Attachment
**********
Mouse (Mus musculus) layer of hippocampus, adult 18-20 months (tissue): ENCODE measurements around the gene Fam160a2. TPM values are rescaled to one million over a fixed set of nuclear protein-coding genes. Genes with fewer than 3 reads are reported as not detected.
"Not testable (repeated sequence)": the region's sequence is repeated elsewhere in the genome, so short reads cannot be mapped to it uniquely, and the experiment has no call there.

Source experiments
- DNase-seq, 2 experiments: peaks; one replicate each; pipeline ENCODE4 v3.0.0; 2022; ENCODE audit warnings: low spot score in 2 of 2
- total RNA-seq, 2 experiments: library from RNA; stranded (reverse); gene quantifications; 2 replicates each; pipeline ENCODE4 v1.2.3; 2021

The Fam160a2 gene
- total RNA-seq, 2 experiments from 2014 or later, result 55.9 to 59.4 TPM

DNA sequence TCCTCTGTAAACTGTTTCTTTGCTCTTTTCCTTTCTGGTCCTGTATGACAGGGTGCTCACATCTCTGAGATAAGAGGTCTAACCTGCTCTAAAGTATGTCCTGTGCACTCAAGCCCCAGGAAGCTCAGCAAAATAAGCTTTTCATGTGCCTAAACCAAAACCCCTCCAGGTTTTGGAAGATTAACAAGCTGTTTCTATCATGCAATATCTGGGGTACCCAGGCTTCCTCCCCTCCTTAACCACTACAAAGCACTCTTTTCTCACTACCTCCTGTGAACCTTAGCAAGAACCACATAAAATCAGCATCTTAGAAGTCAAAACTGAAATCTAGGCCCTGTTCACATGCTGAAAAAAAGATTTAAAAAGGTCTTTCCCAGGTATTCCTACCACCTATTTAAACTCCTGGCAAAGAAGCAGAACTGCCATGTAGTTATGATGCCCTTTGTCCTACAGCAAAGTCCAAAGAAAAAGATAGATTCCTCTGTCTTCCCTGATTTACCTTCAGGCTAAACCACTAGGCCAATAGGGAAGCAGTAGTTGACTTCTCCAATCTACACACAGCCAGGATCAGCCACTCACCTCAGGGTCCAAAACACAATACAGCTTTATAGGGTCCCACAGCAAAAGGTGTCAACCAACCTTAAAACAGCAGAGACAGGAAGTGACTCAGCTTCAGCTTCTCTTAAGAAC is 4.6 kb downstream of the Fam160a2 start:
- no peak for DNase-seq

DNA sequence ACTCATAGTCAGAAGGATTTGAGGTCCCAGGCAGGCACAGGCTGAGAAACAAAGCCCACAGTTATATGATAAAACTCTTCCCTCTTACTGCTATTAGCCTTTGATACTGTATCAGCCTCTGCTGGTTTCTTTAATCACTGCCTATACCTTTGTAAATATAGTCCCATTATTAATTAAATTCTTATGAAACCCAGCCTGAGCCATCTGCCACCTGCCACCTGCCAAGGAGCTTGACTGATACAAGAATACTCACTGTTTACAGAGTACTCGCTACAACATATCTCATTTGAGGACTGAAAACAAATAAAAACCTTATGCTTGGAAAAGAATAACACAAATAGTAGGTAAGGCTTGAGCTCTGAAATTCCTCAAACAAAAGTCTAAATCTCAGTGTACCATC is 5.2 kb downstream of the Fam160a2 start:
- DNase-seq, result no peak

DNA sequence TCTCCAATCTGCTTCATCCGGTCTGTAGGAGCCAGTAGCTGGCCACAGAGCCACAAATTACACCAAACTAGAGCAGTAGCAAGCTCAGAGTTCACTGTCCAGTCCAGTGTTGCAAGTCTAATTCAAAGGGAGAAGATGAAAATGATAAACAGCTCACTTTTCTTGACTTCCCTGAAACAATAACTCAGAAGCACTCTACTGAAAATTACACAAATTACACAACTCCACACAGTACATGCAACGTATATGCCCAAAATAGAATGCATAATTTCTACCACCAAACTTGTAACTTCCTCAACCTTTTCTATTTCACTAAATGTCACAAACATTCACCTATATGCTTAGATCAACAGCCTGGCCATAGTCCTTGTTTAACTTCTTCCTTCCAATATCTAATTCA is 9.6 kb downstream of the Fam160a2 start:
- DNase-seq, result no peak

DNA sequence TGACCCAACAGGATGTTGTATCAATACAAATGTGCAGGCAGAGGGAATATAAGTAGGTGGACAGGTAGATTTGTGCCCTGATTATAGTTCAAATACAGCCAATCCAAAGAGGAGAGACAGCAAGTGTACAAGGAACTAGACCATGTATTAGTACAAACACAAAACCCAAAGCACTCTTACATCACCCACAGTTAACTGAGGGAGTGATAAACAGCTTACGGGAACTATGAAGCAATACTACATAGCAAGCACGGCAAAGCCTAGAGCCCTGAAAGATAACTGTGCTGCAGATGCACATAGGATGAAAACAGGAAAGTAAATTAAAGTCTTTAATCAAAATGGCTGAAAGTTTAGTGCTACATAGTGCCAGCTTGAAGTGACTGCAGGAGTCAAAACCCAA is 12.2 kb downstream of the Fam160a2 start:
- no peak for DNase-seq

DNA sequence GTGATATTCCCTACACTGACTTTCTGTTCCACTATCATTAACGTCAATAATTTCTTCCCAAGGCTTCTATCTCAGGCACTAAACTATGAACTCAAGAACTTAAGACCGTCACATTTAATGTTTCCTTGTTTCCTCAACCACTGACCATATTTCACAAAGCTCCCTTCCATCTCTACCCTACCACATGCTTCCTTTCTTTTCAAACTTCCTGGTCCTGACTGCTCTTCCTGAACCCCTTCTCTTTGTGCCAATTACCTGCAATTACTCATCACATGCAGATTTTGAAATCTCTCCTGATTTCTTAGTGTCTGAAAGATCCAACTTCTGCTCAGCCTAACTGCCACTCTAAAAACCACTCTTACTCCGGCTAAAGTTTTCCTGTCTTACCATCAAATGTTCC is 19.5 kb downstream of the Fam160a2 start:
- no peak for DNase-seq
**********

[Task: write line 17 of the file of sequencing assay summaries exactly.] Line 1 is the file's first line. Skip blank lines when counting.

- no peak for DNase-seq